Ingilis dilini öyrənmək; ingilizce öğrenme; learn english; english learning; reading english; adevanced level; intermediate level
THE MARKET for packaged foods is a competitive one, where price rises by one firm risk pushing shoppers into the arms of rivals. Companies in the industry deal with soaring costs by hedging against spikes in commodity markets using forward contracts, reformulating products so they contain less of the pricier foodstuffs or, failing that, surreptitiously making packages a bit smaller while keeping the ticket price the same.
Amid pandemic-related supply-chain bottlenecks, labour shortages and crop failures, food firms have repeatedly done all that. Even so, they have had to raise prices, often less judiciously than is ideal. The invasion of Ukraine, known as Europe’s breadbasket thanks to its rich soil, by Russia, the world’s top exporter of wheat, is forcing their hand once again. Together the two countries account for 29% of international wheat sales and nearly 80% of sales of sunflower oil. Disruptions to those critical supplies are pushing up food companies’ costs just as energy costs are also sky-high as a result of the war.
It will be harder for European food companies to pass price rises to consumers than for American firms. Supermarkets in Europe are more concentrated than in America, and drive a harder bargain with suppliers. Walmart, America’s biggest, controls 17% of the domestic market. Its British and German opposite numbers, Tesco and Edeka, respectively, have nearly 30% of theirs. Moreover, cost-conscious Europeans shop more at discounters such as Aldi or Lidl. They are also less fussy than Americans about branded products and buy more of the retailers’ own labels.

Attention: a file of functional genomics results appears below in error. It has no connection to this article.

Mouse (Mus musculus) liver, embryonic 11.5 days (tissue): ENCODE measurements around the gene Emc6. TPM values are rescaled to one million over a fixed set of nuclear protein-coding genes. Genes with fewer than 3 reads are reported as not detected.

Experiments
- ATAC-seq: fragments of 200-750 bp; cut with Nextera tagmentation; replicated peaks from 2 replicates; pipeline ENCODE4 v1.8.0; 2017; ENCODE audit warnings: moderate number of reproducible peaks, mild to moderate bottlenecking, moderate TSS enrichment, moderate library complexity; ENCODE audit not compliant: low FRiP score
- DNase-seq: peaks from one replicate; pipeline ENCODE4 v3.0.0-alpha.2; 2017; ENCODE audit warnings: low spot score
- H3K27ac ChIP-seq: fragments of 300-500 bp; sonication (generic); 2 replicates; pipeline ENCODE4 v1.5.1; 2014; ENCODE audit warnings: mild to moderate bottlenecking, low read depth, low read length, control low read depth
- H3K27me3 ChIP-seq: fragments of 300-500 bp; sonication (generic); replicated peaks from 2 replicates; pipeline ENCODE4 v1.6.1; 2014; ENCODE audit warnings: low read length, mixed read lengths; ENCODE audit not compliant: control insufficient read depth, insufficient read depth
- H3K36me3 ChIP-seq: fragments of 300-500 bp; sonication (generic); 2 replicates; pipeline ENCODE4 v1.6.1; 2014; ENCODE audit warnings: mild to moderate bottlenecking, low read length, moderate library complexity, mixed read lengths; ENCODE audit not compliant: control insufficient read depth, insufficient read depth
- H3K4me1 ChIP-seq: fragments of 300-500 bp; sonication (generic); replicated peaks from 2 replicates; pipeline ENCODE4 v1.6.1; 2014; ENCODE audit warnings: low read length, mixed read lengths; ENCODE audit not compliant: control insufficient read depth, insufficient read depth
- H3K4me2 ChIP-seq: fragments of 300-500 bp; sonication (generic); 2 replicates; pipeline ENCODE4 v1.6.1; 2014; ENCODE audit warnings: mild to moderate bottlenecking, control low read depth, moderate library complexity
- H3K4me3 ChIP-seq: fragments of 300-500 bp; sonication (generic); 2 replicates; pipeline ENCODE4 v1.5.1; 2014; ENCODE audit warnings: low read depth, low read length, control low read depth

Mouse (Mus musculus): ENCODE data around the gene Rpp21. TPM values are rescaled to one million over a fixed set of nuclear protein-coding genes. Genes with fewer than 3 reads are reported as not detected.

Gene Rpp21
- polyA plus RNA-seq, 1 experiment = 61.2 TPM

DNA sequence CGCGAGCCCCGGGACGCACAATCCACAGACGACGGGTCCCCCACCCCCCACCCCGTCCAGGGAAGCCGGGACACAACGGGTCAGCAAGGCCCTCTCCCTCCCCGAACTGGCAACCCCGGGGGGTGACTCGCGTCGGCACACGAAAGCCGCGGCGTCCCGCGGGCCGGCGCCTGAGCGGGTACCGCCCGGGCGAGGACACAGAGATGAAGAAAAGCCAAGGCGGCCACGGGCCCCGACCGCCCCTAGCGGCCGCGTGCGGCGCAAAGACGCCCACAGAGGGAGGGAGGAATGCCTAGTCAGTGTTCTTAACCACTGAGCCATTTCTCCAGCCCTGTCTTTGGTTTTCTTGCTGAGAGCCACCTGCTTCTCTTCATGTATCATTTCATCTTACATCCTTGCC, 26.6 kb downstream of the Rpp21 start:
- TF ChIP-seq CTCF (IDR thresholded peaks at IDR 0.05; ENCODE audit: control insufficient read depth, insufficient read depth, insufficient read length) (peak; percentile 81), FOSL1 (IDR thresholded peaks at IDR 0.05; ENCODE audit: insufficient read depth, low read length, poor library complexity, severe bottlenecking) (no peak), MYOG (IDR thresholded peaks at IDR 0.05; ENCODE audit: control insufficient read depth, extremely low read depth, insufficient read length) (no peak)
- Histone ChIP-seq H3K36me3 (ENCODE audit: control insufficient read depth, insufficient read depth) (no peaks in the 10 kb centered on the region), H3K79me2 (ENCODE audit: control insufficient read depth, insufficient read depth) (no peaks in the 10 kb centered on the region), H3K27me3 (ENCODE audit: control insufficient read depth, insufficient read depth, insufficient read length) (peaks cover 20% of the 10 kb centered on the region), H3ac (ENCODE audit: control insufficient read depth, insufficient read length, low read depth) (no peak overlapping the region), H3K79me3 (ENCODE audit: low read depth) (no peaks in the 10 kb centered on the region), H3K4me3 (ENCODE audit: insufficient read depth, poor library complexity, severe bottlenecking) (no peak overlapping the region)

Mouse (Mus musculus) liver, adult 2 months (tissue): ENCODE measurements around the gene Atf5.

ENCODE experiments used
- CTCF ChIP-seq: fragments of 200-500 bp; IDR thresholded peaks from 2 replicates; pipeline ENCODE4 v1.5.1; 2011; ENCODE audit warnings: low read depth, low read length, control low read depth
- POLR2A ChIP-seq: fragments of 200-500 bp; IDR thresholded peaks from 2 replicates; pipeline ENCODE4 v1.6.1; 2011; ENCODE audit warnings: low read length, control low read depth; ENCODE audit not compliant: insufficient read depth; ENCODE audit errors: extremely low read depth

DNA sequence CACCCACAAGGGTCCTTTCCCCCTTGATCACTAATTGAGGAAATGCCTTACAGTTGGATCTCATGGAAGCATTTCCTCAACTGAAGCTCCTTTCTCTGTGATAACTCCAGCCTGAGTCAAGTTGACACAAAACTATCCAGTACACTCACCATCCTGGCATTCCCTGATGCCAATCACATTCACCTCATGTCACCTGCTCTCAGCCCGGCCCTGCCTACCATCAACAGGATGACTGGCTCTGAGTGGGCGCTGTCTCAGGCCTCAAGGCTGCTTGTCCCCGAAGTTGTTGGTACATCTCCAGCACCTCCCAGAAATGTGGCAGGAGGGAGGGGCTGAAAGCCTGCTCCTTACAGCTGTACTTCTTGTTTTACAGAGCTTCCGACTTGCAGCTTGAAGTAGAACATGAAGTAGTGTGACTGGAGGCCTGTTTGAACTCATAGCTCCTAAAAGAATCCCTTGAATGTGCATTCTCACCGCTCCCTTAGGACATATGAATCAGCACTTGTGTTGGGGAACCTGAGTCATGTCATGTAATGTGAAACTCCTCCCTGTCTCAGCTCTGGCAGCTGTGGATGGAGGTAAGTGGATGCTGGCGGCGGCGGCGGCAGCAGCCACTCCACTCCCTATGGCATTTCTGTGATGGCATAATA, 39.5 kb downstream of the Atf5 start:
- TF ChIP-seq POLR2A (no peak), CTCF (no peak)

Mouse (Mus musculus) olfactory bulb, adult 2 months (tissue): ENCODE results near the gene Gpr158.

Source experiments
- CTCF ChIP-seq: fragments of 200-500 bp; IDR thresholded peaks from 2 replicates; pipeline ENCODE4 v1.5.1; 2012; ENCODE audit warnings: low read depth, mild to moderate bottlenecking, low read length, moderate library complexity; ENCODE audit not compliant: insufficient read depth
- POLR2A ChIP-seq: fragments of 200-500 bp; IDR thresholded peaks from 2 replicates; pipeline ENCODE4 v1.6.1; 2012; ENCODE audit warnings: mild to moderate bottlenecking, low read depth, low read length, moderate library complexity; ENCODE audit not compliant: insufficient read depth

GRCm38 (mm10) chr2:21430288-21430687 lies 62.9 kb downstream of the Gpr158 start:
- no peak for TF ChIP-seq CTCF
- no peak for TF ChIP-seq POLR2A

On March 23rd General Mills, the American maker of Cheerios and Wheaties, among other sugary fare, reported healthy margins and quarterly sales that were higher than in the same period in 2019, before the pandemic (though flat compared with last year). The firm insisted that demand for packaged food should remain strong all year as many people continue to work from home at least some of the time. Robust appetite for its products will, the firm says, allow it to raise prices to offset the rising costs of commodities.
That may be optimistic. Shoppers’ patience with inflation is wearing thin on both sides of the Atlantic. Investors expect margins to narrow. The share prices of big American, European and Chinese food firms alike took a knock after Russian tanks rolled onto Ukrainian fields on February 24th (see chart). ■
For more expert analysis of the biggest stories in economics, business and markets, sign up to Money Talks, our weekly newsletter.
This article appeared in the Business section of the print edition under the headline “Food fight”